Kicking off Homecoming Weekend, “The Chronicles of Culture” will feature a runway of models sporting various designs created by young designers from other colleges across the state, along with performances from different multicultural groups on campus.
“Our aim is just to unite the whole community and not just the specific black community, but the community of Binghamton in general,” said Janiera Headley, the social cultural coordinator of BSU and an undeclared sophomore. “It’s something that we want to bring everybody together for.”
Among the acts performing in this year’s show are dance groups Uyai Nnua, Quimbamba and X-Fact’r Step Team, along with two up-and-coming BU artists, Essence and Delly.
The fashion show has always been held on the Friday of Homecoming Weekend, since the 1970s, and this consistent timing each year helps the show stand out from other cultural events on campus, Headley explained.
“Everybody wants to have an event Homecoming Weekend,” Headley said. “Our event is always Homecoming Weekend, like, that Friday. So the timing is just always there.”
To differentiate this year’s show from others in the past, Headley explained that there will be a pre-show: an interactive event that includes games, vendors, food and more that will start an hour before the event begins. The pre-show will introduce the facets of culture that the fashion show will highlight, along with elements of culture that students might already be familiar with.
“[At the pre-show] we basically are just showing aspects of culture that people have grown up in, especially inner-city kids,” Headley said. “Just the feeling of walking down the street in New York City, like the different things you see.”
The theme of this year’s show, “The Chronicles of Culture,” is a play on the popular “Chronicles of Narnia” series. The show will be split up into six different scenes that relate back to the theme and follow the plot of the book series chronologically.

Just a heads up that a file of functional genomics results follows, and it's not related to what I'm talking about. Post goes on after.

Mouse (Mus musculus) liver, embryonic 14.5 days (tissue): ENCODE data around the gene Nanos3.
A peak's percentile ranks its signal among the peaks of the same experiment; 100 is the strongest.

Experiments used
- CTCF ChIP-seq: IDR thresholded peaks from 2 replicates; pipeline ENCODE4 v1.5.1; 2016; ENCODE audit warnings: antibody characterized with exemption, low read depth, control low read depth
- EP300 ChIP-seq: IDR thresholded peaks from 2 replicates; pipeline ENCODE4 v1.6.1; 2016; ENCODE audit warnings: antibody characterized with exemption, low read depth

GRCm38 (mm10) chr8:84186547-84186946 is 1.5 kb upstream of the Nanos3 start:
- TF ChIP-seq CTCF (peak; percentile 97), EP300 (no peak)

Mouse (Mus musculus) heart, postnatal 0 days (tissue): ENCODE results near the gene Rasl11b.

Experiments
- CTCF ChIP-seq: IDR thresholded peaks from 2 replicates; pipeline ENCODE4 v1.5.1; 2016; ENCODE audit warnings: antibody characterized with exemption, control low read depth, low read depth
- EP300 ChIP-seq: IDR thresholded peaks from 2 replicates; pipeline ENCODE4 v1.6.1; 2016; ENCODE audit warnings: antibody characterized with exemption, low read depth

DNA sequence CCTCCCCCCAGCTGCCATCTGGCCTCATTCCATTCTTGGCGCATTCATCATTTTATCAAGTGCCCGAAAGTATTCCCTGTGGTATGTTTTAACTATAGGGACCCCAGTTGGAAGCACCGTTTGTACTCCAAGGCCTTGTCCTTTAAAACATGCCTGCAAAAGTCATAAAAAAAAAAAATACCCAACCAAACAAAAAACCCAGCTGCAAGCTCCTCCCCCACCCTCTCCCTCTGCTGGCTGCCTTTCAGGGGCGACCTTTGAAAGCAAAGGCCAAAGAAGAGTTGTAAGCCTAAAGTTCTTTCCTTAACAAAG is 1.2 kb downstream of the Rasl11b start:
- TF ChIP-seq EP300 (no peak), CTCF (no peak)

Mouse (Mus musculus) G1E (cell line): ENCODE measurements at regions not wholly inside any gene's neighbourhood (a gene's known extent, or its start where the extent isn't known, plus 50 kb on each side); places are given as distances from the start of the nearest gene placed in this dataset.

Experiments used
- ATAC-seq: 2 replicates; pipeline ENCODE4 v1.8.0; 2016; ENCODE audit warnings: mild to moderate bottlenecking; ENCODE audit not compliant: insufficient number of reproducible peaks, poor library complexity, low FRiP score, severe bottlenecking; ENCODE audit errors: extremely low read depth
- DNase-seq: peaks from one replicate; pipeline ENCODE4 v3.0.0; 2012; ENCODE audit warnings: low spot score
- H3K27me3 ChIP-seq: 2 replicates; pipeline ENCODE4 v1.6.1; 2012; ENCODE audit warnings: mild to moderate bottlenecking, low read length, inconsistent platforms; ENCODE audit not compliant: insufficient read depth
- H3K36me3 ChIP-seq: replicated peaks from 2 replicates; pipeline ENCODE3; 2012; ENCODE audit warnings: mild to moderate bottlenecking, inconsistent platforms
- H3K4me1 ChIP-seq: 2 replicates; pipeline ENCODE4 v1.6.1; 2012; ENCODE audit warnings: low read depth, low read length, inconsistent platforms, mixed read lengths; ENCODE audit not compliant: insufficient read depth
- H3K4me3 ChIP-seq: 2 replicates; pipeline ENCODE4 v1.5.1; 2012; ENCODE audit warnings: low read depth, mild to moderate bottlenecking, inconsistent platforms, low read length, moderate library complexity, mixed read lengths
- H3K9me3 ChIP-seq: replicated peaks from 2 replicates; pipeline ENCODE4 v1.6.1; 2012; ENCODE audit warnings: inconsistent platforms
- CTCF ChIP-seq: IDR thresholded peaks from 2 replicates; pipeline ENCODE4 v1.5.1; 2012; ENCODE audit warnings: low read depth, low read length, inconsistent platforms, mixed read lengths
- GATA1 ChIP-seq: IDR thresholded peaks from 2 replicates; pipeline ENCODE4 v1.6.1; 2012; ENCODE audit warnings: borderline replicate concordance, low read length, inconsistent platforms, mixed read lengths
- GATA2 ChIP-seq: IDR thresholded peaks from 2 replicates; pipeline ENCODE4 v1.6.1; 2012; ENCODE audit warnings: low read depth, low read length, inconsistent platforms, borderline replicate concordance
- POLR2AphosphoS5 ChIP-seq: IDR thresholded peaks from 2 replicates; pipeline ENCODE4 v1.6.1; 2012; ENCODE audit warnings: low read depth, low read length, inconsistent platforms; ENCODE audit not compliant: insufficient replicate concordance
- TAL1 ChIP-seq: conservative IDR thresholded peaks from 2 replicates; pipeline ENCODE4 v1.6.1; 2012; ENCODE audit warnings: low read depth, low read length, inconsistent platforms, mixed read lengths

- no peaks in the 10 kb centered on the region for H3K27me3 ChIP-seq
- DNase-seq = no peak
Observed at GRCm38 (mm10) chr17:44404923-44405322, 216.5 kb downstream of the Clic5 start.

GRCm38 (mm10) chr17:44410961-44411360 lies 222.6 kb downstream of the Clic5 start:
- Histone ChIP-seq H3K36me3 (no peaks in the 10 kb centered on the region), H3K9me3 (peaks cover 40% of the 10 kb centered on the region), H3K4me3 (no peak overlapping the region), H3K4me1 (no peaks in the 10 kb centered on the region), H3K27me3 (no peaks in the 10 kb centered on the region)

Headley explained that when the theme was initially devised, organizers had no specific plans for the cultural part of the show in mind.
“When I thought of the ‘Chronicles of Narnia’ as a fashion show theme, I wasn’t even thinking about culture,” Headley said. “[I was] just thinking, ‘Let’s do a theme … [where] every time this little girl or her siblings walk into the wardrobe, they enter a new fashion dilemma, like a new fashion world.’”
However, as time went on, the focus on culture emerged as the organizers decided that certain characters could represent various ethnicities or cultural influences, Headley said. For instance, in the fashion show, the character Aslan will symbolize the Caribbean community, Mr. Tumnus will represent the Latin American community and the White Witch will personify the world of materialism.
“I learned that we could twist this plot in so many different ways,” Headley said.
Each year, the fashion show serves as a fundraiser for the BSU Youth Program, which brings children from the Binghamton area to campus to interact with BSU members in fun and educational activities each Saturday.
Whether it is putting on a show for Kwanzaa or buying gifts for the kids at the end of the semester, BSU has a strong connection with the local children and values the opportunity for involvement, explained Sasha Meus, the secretary of BSU and a junior majoring in sociology. Headley echoed this sentiment.
“In a way it’s a feeling of escape,” Headley said. “These kids are all underprivileged — some of them, you know, they suffer from many issues within their households. So those few hours every weekend really do make a difference.”
All of the designs showcased on the runway are created by rising fashion designers who attend college in New York City and at University of Albany, although none have any connections to Binghamton University. Since the show is a fundraiser, the models aren’t paid for their services. As a result, the BSU Executive Board members were limited in who they could contact, Headley explained. However, she said these restrictions were not a burden and actually add a unique flair to the show.
“It makes it, I feel like a more home-felt experience where people devote their time into coming out because they generally want to just showcase their work and their pride,” Headley said. “I would definitely say that this year we do have some very talented designers — they all prioritize their label. This is something that they take very seriously.”
According to Meus, BSU also reached out to BU students who specialize in hair and nail styling to give them the opportunity to promote their services during the pre-show.
The fashion show is one of BSU’s largest and most popular functions of the year.
“It’s definitely an event that is talked about, I would say, forever,” Headley said. “Like, even me being a freshman last year, I would hear about previous fashion shows from years ago that were still being spoken about because every year is just a new experience.”
The event will be at 7 p.m. on Friday, Oct. 6 in the Mandela Room. Tickets are $10 in advance and $20 at the door. All proceeds will go to the BSU Youth Program.